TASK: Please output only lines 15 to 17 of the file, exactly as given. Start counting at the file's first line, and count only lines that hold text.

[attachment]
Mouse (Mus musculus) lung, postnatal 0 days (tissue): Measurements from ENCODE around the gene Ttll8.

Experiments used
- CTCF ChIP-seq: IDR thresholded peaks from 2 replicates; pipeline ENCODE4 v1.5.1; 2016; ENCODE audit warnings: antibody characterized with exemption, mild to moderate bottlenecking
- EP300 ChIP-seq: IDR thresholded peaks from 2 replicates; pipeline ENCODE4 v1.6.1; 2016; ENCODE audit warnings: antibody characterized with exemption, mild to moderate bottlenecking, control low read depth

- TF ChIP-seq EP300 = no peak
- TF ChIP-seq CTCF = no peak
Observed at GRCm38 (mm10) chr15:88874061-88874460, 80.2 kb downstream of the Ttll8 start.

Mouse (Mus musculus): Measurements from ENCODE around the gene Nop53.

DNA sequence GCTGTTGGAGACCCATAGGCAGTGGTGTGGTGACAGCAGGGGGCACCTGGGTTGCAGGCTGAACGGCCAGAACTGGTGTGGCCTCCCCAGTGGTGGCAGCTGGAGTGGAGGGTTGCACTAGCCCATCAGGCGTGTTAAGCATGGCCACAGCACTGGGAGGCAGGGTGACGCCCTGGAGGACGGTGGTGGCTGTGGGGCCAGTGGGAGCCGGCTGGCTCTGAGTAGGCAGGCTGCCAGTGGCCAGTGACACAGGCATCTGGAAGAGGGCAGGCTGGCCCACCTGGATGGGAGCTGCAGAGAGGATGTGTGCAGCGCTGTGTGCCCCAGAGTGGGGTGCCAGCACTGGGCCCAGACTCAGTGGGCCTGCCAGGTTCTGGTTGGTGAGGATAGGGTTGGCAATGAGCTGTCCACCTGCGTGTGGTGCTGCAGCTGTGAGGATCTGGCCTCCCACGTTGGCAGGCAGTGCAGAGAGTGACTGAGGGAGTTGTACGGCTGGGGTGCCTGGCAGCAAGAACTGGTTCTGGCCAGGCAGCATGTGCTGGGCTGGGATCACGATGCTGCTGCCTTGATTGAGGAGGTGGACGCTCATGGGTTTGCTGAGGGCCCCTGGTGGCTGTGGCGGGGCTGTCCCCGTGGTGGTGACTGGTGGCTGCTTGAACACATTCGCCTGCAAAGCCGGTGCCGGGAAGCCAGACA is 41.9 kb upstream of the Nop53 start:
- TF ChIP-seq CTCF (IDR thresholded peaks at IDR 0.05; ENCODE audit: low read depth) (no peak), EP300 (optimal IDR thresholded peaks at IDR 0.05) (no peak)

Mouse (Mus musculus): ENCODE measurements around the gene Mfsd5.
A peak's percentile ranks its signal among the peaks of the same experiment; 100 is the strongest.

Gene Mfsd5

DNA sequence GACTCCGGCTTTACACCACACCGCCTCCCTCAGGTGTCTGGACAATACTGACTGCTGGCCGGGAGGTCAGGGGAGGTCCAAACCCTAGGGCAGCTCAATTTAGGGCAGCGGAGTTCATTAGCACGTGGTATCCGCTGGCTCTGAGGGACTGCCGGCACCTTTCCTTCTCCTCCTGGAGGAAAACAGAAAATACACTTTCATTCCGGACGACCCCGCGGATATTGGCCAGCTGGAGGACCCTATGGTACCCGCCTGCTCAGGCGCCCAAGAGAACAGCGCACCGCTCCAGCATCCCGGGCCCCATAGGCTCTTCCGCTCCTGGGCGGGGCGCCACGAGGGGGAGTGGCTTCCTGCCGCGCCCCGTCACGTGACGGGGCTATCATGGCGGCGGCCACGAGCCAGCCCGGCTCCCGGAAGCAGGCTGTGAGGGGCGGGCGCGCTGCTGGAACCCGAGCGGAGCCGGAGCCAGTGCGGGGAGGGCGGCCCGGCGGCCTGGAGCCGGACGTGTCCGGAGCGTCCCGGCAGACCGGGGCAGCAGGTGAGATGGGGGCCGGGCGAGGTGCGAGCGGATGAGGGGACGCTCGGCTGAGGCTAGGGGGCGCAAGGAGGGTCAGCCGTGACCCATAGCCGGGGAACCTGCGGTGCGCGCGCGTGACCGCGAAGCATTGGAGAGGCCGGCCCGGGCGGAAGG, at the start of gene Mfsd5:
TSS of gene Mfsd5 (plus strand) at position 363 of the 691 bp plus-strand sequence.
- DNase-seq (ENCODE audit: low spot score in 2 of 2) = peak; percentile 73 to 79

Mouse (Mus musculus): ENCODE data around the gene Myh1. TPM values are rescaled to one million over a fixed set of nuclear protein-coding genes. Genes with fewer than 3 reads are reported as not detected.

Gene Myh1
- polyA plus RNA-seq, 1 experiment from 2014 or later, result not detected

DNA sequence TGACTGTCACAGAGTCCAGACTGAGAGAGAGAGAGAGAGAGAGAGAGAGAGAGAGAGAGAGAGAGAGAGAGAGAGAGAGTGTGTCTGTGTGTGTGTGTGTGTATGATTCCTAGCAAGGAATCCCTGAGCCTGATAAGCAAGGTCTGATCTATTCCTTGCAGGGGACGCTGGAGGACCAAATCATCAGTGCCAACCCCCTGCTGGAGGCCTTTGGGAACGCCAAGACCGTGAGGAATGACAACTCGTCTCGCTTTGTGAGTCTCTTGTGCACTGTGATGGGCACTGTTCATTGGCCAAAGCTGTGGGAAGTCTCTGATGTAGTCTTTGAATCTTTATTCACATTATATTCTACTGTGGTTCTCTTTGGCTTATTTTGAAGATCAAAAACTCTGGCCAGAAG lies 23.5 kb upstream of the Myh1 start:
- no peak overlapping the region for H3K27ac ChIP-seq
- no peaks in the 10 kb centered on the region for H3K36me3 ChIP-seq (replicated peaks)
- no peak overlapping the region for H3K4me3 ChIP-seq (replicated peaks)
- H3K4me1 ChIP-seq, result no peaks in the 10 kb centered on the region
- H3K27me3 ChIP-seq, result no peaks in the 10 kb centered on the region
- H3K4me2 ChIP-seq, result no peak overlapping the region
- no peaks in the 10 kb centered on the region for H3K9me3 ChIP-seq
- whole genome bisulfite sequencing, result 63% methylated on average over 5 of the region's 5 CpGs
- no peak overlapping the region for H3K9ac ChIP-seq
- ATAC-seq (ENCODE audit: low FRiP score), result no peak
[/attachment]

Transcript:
TSS of gene Mfsd5 (plus strand) at position 363 of the 691 bp plus-strand sequence.
- DNase-seq (ENCODE audit: low spot score in 2 of 2) = peak; percentile 73 to 79

Mouse (Mus musculus): ENCODE data around the gene Myh1. TPM values are rescaled to one million over a fixed set of nuclear protein-coding genes. Genes with fewer than 3 reads are reported as not detected.